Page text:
Update - Patents - Patent Litigation In Japan.
Legal News & Analysis - Asia Pacific - Japan - Intellectual Property
6 February, 2019
In Japan, the Intellectual Property High Court (IPHC) established in 2005 has jurisdiction to handle intellectual property cases as second instance, and registered IP cases appealed against trial decisions of the Japan Patent Office (JPO) as first instance. Any lawsuits at first instance related to patents, utility models, rights to circuit design, and copyright for computer programmes must be filed with the Tokyo District Court or the Osaka District Court. A "pro-patent" trend has developed and the duration of intellectual property proceedings before District Courts in 2016 was 13.3 months, and 8.3 months for those before the IPHC.
Besides litigation before courts, the JPO provides the system of invalidation trial for determining whether a patent is valid. An invalidation trial may be filed by a person or an entity who has interest in determining whether a patent shall be invalidated, and discussions in the trial are implemented orally between the claimant and the patent holder. A final trial decision shall be rendered by the JPO, and it may be reviewed by the court (in this case, the IPHC shall examine the case at first instance). In addition to them, post-grant objection proceedings before the JPO are introduced by the amendment of the Patent Act in 2014. Any person or entity may request objection proceedings to the JPO within 6 months after the date of publication of a grant of patent. In this procedure, the discussion shall be exchanged in writing mainly between the patent holder and the JPO. A final objection decision shall be rendered by the JPO, and it may be reviewed by the court (Also in this case, the IPHC shall examine the case as first instance).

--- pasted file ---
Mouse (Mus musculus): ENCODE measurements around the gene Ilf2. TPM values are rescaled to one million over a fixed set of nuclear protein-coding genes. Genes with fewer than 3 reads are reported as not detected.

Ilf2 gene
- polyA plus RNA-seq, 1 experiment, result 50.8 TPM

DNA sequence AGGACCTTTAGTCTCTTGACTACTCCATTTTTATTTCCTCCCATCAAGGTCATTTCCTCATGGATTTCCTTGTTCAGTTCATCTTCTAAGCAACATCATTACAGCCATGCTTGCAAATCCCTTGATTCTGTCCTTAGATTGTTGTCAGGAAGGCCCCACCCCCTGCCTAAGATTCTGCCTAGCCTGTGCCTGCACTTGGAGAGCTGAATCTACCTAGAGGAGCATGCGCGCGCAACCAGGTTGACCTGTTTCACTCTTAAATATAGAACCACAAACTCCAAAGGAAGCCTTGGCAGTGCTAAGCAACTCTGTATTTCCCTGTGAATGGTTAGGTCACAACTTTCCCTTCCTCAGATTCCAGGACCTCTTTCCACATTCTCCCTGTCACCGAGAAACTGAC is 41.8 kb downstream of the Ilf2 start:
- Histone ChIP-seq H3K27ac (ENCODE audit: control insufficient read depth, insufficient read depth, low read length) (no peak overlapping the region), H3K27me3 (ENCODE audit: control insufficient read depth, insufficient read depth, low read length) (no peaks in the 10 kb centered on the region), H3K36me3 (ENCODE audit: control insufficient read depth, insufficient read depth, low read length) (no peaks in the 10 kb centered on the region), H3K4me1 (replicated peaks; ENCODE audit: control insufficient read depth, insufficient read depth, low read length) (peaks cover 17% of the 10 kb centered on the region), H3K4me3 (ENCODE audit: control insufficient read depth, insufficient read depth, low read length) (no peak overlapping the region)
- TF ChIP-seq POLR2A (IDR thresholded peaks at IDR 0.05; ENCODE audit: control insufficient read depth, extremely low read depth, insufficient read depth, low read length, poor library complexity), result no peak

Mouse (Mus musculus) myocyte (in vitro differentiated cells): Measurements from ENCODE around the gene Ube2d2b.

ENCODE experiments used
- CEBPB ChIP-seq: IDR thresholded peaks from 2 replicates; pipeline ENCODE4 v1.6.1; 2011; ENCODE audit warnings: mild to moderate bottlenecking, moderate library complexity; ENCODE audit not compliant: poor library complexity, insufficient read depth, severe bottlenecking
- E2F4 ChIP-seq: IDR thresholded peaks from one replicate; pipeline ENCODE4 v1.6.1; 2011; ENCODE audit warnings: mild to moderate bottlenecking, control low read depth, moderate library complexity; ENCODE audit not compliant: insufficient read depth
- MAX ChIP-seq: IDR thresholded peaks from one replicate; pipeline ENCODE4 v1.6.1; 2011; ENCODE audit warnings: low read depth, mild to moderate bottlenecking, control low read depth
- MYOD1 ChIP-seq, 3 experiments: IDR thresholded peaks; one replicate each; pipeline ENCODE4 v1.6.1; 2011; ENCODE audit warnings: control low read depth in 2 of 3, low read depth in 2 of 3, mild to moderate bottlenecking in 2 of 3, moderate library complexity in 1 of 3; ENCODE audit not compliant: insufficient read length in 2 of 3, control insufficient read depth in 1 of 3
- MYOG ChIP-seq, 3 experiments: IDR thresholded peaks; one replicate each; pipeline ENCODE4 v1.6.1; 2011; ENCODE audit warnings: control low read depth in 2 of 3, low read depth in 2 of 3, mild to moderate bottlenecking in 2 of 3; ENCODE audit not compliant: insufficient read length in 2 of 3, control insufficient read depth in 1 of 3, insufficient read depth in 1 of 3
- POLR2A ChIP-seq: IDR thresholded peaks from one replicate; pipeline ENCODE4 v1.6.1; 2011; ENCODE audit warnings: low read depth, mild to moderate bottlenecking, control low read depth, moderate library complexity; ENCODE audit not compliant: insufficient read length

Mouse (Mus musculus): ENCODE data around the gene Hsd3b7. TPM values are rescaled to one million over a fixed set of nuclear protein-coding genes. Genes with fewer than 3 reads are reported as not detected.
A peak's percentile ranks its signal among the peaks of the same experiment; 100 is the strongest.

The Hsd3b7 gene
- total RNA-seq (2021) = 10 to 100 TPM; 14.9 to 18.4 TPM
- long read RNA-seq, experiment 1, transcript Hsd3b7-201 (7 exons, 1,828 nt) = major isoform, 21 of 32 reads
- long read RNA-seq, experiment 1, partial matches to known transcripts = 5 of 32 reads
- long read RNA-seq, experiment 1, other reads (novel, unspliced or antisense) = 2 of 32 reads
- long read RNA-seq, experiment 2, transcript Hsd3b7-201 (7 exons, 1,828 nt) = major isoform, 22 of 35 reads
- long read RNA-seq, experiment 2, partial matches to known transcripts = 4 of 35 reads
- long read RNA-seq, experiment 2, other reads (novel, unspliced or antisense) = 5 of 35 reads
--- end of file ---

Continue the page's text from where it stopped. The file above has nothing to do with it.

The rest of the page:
FREQUENTLY ASKED QUESTIONS
-Are there any restrictions on pre-action correspondence?
A patent holder may send a warning letter to an infringer after finding good evidence of infringement. A warning letter also functions to provide evidence that an infringer knowingly infringes at the time of receipt of the warning letter at the latest.
Sending a warning letter to a person other than the primary infringer risks the recipient launching an action in unfair competition or tort if it turns out not to infringe or the patent is found invalid. Legal advice should be sought before sending any letter to avoid such a risk.
-How do courts approach claim construction?
Article 70(1) of the Patent Act provides that the technical scope of a patented invention shall be determined based upon the scope of the claims of the application. This means that only devices or processes which satisfy all of the constituent components of at least one of the claims of a patent shall be regarded as falling within scope of the claims. The meaning of terms used in the claims and the scope of protection is determined taking into account the specification and drawings attached to the application (Article 70 (2)).
A patent holder may not seek a broader interpretation of the claims in conflict with any limitation of the claims argued and acknowledged during the application process ("file wrapper estoppel" or "prosecution history estoppel").